Featured Research

from universities, journals, and other organizations

Body Clock Regulates Metabolism, Study Shows

Date:
March 19, 2009
Source:
University of California - Irvine
Summary:
Researchers have discovered that circadian rhythms -- our own body clock -- regulate energy levels in cells. The findings have far-reaching implications, from providing greater insights into the bond between the body's day-night patterns and metabolism to creating new ways to treat cancer, diabetes, obesity and a host of related diseases.

UC Irvine researchers have discovered that circadian rhythms – our own body clock – regulate energy levels in cells. The findings have far-reaching implications, from providing greater insights into the bond between the body's day-night patterns and metabolism to creating new ways to treat cancer, diabetes, obesity and a host of related diseases.

Related Articles


In addition, Paolo Sassone-Corsi, Distinguished Professor and Chair of Pharmacology, and his colleagues found that the proteins involved with circadian rhythms and metabolism are intrinsically linked and dependent upon each other. Their study appears online in Science Express on March 12.

"Our circadian rhythms and metabolism are closely partnered to ensure that cells function properly and remain healthy," Sassone-Corsi said. "This discovery opens a new window for us to understand how these two fundamental processes work together, and it can have a great impact on new treatments for diseases caused by cell energy deficiencies."

Circadian rhythms of 24 hours govern fundamental physiological functions in almost all organisms. The circadian clocks are the essential time-tracking systems in our bodies that anticipate environmental changes and adapt to the appropriate time of day. Disruption of these rhythms can profoundly influence human health and has been linked to obesity, diabetes, insomnia, depression, coronary heart diseases and cancer.

Sassone-Corsi already had identified that the enzyme protein CLOCK is an essential molecular gear of the circadian machinery and interacts with a protein, SIRT1, which senses cell energy levels and modulates aging and metabolism.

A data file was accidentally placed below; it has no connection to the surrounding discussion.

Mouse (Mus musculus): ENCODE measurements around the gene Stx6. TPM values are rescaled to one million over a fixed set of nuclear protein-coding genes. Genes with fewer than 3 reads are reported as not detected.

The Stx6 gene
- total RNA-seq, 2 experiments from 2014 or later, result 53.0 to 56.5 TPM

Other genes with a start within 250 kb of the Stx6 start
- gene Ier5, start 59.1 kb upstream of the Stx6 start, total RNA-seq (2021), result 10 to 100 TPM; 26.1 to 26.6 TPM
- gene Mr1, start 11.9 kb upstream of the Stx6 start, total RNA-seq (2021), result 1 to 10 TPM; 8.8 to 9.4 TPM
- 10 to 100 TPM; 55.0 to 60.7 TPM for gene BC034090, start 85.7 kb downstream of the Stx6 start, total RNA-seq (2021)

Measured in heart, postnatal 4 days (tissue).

In this study, he and his colleagues show that CLOCK works in balance with SIRT1 to direct activity in a cell pathway by which metabolic proteins send signals called the NAD+ salvage pathway. In turn, a key protein in that pathway, NAMPT, helps control CLOCK levels, creating a tightly regulated codependency between our circadian clock and metabolism.

"When the balance between these two vital processes is upset, normal cellular function can be disrupted," Sassone-Corsi said. "And this can lead to illness and disease."

The findings suggest that proper sleep and diet may help maintain or rebuild this balance, he said, and also help explain why lack of rest or disruption of normal sleep patterns can increase hunger, leading to obesity-related illnesses and accelerated aging.

The specific interaction between CLOCK and SIRT1 and the NAD+ salvage pathway also presents a starting point for drug development aimed at curbing cell dysfunction and death, thereby helping to solve major medical problems such cancer and diabetes.

Yasukazu Nakahata, Milota Kaluzova, Saurabh Sahar and Giuseppe Astarita of UCI participated in the study, which was supported by the Cancer Research Coordinating Committee of the University of California and the National Institutes of Health.


Story Source:

The above story is based on materials provided by University of California - Irvine. Note: Materials may be edited for content and length.